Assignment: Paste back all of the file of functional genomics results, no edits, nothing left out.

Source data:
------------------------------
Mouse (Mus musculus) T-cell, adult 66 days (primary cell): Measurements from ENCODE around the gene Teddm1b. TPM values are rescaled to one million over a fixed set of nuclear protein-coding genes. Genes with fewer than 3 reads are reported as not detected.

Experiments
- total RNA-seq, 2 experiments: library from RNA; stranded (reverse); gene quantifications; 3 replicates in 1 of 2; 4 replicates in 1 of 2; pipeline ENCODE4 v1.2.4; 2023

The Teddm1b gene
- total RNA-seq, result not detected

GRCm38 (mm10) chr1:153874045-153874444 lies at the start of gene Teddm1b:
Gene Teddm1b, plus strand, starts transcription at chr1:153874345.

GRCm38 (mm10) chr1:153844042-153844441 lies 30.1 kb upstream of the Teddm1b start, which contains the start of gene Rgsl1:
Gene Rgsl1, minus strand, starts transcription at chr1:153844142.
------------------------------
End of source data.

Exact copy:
Mouse (Mus musculus) T-cell, adult 66 days (primary cell): Measurements from ENCODE around the gene Teddm1b. TPM values are rescaled to one million over a fixed set of nuclear protein-coding genes. Genes with fewer than 3 reads are reported as not detected.

Experiments
- total RNA-seq, 2 experiments: library from RNA; stranded (reverse); gene quantifications; 3 replicates in 1 of 2; 4 replicates in 1 of 2; pipeline ENCODE4 v1.2.4; 2023

The Teddm1b gene
- total RNA-seq, result not detected

GRCm38 (mm10) chr1:153874045-153874444 lies at the start of gene Teddm1b:
Gene Teddm1b, plus strand, starts transcription at chr1:153874345.

GRCm38 (mm10) chr1:153844042-153844441 lies 30.1 kb upstream of the Teddm1b start, which contains the start of gene Rgsl1:
Gene Rgsl1, minus strand, starts transcription at chr1:153844142.